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Vision: Children read with fluency, accuracy and understanding.  They have a love of reading and develop the vocabulary they need to access the wider curriculum and become confident and competent speakers and writers.  They write independently to express themselves and communicate.  They can reflect upon their own and others’ writing to understand how structure and word choice can affect the tone and impact of the writing.

Intent: At Marshbrook, we are following the statutory guidance for the teaching of English, as set out in the National Curriculum 2014.

Phonics is taught daily using Monster Phonics.  As pupils move through the early stages of acquiring phonics, they practise by reading texts, which are book banded and phonically decodable, from Monster Phonics and Bug Club. 

Nursery pupils start to cover phase 1 phonics throughout their year in Nursery and move onto phase 2 when they are ready.  Children are expected to have achieved phase 4 by the end of Reception.  The majority of children reach the final phase (6) in Year 2.  If a child is struggling to reach age-related expectations, they will be given additional phonics support.

Reading is not simply the decoding of marks on the page; it involves the ability to read with understanding, a wide range of different texts, including fiction, non-fiction, real world texts such as labels, captions, lists and environmental print. Competence in reading is the key to independent learning and therefore the teaching of reading is given a high priority by all staff. 

In Nursery and Reception, children work within the EYFS framework.  Nursery, pupils are given an opportunity to familiarise themselves with books. Pupils learn how to hold a book the right way, how to turn pages, how to explore pictures, and are exposed to hearing stories – all vitally important skills to begin their reading journey.  In Reception, reading is taught through adult led guided sessions as well as a range of other literacy focused whole class and child choice activities. 

Across the rest of the school, children benefit from weekly planned guided reading sessions, using colour banded books that are linked to phonic phases in the earlier years and topics in class where possible. Children are taught to use a full range of reading cues: phonics, graphic, syntactic and contextual, to help them to become fluent readers. They use our reading scheme which consists predominantly of Collins Big Cat and Oxford Reading Tree – Fireflies, Project X, Main Scheme, Songbird, Phonics, along with some Rigby Rocket and Rigby Star and a selection of ‘real books’. There are fiction and non-fiction books within each level and a variety of genres and styles. They are also given the opportunity and encouragement to read independently in order to build confidence, stamina and fluency, as well as develop their experience of a range of books and authors.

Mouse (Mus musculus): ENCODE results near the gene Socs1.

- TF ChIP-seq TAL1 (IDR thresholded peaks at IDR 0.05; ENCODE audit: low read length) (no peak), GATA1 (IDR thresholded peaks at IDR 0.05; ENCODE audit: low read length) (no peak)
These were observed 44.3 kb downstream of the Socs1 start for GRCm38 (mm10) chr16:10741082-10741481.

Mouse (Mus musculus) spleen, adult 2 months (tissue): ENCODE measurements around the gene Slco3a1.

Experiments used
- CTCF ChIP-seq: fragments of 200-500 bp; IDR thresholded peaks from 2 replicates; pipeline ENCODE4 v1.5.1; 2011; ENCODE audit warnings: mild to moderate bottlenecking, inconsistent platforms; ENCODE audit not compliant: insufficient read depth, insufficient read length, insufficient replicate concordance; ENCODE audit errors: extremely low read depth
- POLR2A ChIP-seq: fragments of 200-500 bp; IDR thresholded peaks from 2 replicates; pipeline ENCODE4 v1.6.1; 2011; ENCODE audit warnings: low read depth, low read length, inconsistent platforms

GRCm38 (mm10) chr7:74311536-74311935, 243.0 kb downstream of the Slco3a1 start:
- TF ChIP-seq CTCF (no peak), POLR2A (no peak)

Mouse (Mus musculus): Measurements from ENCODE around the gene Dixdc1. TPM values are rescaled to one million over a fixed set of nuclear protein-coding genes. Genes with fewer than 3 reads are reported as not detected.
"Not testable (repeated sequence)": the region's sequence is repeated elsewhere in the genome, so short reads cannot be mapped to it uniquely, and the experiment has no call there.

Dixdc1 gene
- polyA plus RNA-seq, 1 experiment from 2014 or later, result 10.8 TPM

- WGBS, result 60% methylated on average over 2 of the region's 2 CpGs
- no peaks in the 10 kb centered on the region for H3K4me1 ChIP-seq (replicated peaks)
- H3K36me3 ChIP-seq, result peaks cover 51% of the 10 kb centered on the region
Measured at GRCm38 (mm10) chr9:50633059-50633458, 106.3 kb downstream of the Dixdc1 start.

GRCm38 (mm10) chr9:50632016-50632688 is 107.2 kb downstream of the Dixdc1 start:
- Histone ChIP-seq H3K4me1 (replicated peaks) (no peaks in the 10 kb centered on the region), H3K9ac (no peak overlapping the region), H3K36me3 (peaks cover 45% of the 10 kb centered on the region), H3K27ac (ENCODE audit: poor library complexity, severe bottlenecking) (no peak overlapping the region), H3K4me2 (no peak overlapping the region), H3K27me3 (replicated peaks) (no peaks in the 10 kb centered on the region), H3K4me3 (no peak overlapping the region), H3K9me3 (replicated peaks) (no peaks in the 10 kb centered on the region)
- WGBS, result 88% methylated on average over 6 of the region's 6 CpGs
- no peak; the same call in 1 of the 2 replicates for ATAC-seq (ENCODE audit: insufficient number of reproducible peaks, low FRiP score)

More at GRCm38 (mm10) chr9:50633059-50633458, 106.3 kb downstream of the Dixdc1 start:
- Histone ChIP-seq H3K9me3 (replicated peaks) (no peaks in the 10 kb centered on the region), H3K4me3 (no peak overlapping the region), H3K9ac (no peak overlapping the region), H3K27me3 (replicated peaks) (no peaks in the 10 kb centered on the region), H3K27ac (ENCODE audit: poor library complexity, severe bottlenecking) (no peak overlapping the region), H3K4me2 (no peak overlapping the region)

Writing is encouraged from an early age. In Nursery and Reception children progress through the Development Matters document which outlines the ages and stages of progression for the EYFS curriculum. Mark making activities are planned to develop children’s fine motor skills across different areas of the curriculum and children participate in adult led writing sessions.  

There is a focus on developing and enhancing pupils’ language skills, as we recognise that “If a child can’t say it, a child can’t write it”.  Children write for a variety of audiences and purposes. The long-term plan identifies which genres will be studied in-depth in each year group.  The study of that genre will include exploration and analysis of texts; identifying features of the style of writing and SPAG work to support; modelled, scaffolded, guided, edited, redrafted and final pieces.  Children are also given additional opportunities to write at length in other areas of the curriculum, revisiting genres taught in depth in previous year groups. 

Punctuation and grammar is taught across all year groups and revisit and review sessions are planned to enable practice and encourage retention. Children are taught to identify different areas of punctuation and grammar and be able to apply these in their writing. Opportunities for drama and discussion enhance language development and understanding of story features.  

We recognise the importance of high expectations, teachers use non-negotiables (Marshbrook Musts) and WAGOLLs (What A Good One Looks Like) to reinforce these. Children are given clear success criteria and opportunities to evaluate and reflect on their own work in order that they may become assessment capable and develop their own sense of achievement.

Spelling patterns and rules are taught as laid out in the National Curriculum for each year group.  Children engage in a range of activities during the week to reinforce these spelling patterns and rules.  Common exception words are also taught.  These high frequency exception words are also given to the children to practise at home. 

Handwriting is taught from Nursery, using a cursive style, based on the Kyber Handwriting Scheme.  Handwriting is taught formally and regularly in all year groups, with additional time for practice.  Younger children, who are not yet ready to write, are provided with lots of activities to develop their fine motor skills, such as threading, tracing, write dance, dough gym etc. 

 Individual pupil skills grids set out clear expectations for the end of each year group, which are visible to the pupils and support the teachers in identifying areas for development and next steps.